When SnoPlanks founders James Nicol and Ryan Holmes won the BendBroadband Early Stage Award at the 2015 Bend Venture Conference, they were handed one of those comically huge checks for $15,000.
A month later, Nicol is talking about the experience in SnoPlanks’ sanding room, which is bigger than that big check — though not by much.
“BVC was just a great opportunity for us to stand in front of multiple groups of people at different times to tell our story,” he says. “We were happy with just that: to be able to reach literally a group of people that would probably never know SnoPlanks existed otherwise.”
Indeed, there may not be much overlap between the powder-hound snowboarders and skiers that SnoPlanks hopes to reach and the investors and entrepreneurs who flock to BVC each fall. But that didn’t stop Nicol and Holmes from convincing the latter that their idea — handmade bamboo snowboards and skis — was worthy of the conference’s biggest prize for startups.
The $15,000 was a game-changer for SnoPlanks, Nicol says.
“We’ve bootstrapped this whole thing. We don’t have millions of dollars in funding. We don’t have any money,” he says. “That BVC money was so big for us. It changed a lot of things.”
Namely, the prize allowed SnoPlanks to buy a snowboard and ski press that will boost the company’s production from four pieces per day (and that’s “working hard,” Nicol says) to four pieces an hour. It will also take the guesswork out of SnoPlanks’ pressing process, which had been done on machines Nicol built by hand.
“That’s huge because it means the boards and skis are going to come out perfectly pressed every time,” he says. “It’s going to make the rest of the process much, much smoother.”
More boards means SnoPlanks now has the ability to take on bigger orders from bigger dealers. And that’ll be key when Nicol and Holmes make their first trip to the country’s biggest snowsports trade show in Denver early next year.
“This is just a huge manufacturing boost for us,” Nicol says, “and we couldn’t have done it without that money.”
Nicol and Holmes got serious about SnoPlanks in 2014 after years of R&D, riding different kinds of boards made of different materials in different conditions. Their goal all along: To create the ultimate floating experience on fresh powder.
“That’s our focus. That’s the niche we’re going after,” Nicol says. “We’re not trying to be a half-pipe board company. We’re not trying to compete with the Burtons of the world. We’re going after a very specific niche and we’re going to stay in that space.”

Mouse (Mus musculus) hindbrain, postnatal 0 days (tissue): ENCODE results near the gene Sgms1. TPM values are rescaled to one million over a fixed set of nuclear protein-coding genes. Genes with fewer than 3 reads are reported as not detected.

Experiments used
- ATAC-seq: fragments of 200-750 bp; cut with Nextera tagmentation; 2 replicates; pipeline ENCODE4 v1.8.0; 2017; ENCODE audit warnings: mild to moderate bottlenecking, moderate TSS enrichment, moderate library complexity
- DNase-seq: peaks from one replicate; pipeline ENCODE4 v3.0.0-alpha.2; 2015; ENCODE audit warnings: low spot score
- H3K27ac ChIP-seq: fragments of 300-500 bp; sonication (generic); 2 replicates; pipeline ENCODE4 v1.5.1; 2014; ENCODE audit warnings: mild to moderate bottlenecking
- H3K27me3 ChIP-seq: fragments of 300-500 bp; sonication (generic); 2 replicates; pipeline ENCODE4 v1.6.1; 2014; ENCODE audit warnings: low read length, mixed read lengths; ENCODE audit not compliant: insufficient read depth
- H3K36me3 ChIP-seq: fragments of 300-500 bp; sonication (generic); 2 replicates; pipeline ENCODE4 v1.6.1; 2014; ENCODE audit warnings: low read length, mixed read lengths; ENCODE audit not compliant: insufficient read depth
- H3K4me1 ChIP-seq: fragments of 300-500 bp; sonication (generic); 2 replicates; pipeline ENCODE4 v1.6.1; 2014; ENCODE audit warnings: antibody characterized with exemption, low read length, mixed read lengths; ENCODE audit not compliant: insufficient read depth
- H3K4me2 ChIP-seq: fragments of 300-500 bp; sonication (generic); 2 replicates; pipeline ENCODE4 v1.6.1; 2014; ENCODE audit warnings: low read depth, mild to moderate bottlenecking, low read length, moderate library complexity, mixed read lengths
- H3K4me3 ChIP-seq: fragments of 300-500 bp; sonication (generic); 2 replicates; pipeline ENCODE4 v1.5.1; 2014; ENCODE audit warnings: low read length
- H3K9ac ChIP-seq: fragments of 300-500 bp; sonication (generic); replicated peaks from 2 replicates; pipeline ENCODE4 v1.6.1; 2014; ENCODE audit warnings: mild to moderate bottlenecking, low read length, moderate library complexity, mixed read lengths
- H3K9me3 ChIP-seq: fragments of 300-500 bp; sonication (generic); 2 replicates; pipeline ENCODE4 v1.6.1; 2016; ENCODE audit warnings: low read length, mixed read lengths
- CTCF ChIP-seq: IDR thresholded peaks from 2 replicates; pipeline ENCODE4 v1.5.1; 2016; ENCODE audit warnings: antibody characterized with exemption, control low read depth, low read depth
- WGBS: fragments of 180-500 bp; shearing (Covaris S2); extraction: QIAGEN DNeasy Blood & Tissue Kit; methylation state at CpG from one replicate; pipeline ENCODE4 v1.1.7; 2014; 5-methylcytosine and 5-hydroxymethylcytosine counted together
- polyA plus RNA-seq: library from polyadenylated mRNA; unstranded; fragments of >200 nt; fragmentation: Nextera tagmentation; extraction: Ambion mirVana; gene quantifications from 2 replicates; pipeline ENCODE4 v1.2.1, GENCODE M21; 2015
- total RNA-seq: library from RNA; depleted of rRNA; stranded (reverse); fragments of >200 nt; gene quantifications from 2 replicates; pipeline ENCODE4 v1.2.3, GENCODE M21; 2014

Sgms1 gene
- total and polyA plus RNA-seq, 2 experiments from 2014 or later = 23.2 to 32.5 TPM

Nicol has some of his earliest prototypes hanging around the 500-square-foot space SnoPlanks shares with his other company, Easybar, which manufactures beverage dispensing systems and was started by his father. Next to the sanding room is a finishing room, and up in a loft are the presses. Stacked against walls are dozens of beautiful bamboo snowboards and skis.
Nicol and Holmes landed on bamboo because it’s lighter and stronger than most American hardwoods, making it ideal for gliding over soft powder, Nicol says. Holmes works at SnoPlanks on weekends away from his day job at the G5 marketing firm, while Nicol spends seven days a week working at his startup.
It’s a refreshing job after years working in just about every field for Easybar before taking over as CEO two years ago, he says.
“This was a very different outlet for me,” Nicol says. “It was something that was more creative (and) more along the lines of my passion.”
And that’s exactly why both men put a ton of elbow grease into SnoPlanks. It’s the price you pay to pursue a dream, Nicol says.
“To get into something like this, you really have to want it. It’s as hard as it gets, pretty much,” he says. “We developed a product from scratch and we’re manufacturing it. We didn’t develop something and outsource the manufacturing to China. We’re literally making every single board and every single pair of skis. It’s as grassroots as it gets. We’ve put our heart and soul into this thing.”
Besides buying the press, SnoPlanks spent some of its BVC money on labor, marketing materials and sponsoring the upcoming Dirksen Derby at Mt. Bachelor. They’ve recruited a team of riders and ambassadors that help to not only spread the word, but also improve the product. And they’re focusing on SEO on their website, plus social media. “Guerilla marketing,” Nicol says, “because that’s where we live with this brand.”
With the BVC experience in the rearview mirror, the new press in place and that Denver trade show on the horizon, things are coming together for SnoPlanks. Now it’s time to let the product shine, Nicol says.
“We’re building the brand and then we’ll see what happens,” he says. “Hopefully it pays off and the orders roll in.”